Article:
Posted by: fatherof11 | January 13, 2006

Educational background

This is a continuation of the prior discussion on why homeschooling is the best educational choice for older foreign adopted children.

A significant issue that most of these children have is their prior educational back ground. It is very typical that children living in orphanages will not have had an ideal educational experience up to the point they are adopted. In their home country they were typically in the public schools, if they were in school at all. Often these schools are inadequate because of the economic conditions in the country, or the fact that orphans usually do not have access to the better schools. Likewise, orphans are pretty much on their own when it comes to navigating the educational process. Without parents to guide them, tutor them, and otherwise fill in the blanks in the system, they have little hope for academic success.

In those less common cases where these children do thrive in schools, there education does not always agree with what they would have learned in our schools. For instance, the subject of history is very tied to the local culture. For instance our daughter who comes from China knows quite a bit about Chairman Mao, but very little about George Washington or Abraham Lincoln. She also was taught that the U.S. was NOT in World War II. Clearly she would have problems in an eight grade American History class. Things that here peers are assumed to know she does not. Likewise, facts that she considers true are consider false by her new teachers.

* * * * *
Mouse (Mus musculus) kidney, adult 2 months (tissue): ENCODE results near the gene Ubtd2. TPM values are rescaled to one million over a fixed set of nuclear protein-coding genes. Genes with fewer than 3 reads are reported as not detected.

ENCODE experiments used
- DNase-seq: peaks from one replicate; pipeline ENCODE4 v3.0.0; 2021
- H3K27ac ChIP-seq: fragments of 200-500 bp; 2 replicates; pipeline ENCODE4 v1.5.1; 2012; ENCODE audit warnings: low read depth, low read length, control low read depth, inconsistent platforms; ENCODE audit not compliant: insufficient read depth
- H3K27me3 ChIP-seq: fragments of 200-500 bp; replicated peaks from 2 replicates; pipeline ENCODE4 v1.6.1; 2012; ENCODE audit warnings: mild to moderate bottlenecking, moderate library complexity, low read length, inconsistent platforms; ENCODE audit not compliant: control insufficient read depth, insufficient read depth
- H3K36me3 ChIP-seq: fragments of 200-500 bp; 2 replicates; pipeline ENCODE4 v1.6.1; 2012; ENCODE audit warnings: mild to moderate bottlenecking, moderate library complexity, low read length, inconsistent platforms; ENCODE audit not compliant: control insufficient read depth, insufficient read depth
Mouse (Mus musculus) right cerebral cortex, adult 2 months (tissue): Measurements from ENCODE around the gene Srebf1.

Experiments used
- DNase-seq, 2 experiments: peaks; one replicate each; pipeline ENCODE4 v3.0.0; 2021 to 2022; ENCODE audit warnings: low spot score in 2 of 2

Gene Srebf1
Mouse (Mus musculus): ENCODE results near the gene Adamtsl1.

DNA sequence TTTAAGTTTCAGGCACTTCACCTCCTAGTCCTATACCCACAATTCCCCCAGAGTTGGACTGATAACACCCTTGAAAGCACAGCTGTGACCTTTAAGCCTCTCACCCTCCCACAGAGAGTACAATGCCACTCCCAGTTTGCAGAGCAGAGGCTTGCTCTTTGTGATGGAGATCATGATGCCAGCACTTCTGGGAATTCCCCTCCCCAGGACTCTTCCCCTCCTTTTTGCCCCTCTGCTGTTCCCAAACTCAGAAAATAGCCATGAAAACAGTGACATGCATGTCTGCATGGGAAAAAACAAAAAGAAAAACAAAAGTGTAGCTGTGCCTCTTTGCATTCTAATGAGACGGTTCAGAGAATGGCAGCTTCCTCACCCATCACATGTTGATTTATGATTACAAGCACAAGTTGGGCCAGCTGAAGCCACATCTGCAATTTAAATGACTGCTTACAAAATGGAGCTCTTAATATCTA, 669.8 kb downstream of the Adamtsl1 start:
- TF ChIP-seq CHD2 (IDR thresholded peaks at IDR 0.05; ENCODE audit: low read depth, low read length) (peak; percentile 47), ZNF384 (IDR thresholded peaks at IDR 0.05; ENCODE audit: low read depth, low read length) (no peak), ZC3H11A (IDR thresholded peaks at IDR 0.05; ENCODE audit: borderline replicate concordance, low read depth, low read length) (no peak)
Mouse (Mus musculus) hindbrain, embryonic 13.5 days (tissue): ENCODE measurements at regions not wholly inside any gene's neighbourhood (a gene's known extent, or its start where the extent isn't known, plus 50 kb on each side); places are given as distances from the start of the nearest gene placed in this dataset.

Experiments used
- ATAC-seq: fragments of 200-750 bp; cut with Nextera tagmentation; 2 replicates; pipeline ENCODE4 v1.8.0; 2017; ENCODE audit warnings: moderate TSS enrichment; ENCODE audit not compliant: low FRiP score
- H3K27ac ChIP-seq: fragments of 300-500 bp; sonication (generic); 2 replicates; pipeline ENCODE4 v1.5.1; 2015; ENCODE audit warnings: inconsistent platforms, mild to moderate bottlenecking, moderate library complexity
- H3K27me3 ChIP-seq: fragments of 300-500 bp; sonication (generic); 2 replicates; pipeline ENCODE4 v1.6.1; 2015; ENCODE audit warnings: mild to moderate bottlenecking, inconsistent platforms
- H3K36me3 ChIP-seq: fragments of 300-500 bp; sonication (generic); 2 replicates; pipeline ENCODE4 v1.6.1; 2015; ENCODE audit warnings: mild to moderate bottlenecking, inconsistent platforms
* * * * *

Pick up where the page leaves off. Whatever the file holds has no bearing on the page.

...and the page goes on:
The solution to these problems are not easy, particular when combined with the language difficulty and cultural difficulties mentioned in my prior posts. Clearly, such a child needs an individualized curriculum and time spent with a teacher who will help them identify and fill in the blanks while correcting the “wrong” teachings from their prior environment.

Obviously, a classroom with twenty other kids is not the ideal situation for such a child. Teachers simply do not have the time to spend so much effort on an individual child. Also, most teachers in traditional schools do not have much experience with children coming from such a background.

Clearly the better solution is one where the teacher knows a great deal about the child’s background, strengths and limitations. A solution where the curriculum can be changed to meet the needs of the child. Where learning can occur at a pace that the child can handle, and it can be adapted to all the other issues these children are dealing with in there early stages in a new culture.

Clearly, homeschooling is that better solution.

In the next post, I intend to deal more with the difficulty that traditional schools have recognizing and accounting for the unique challenges the children face. Also, why care needs to be taken with regard to any testing that may be done to determine possible learning problems.


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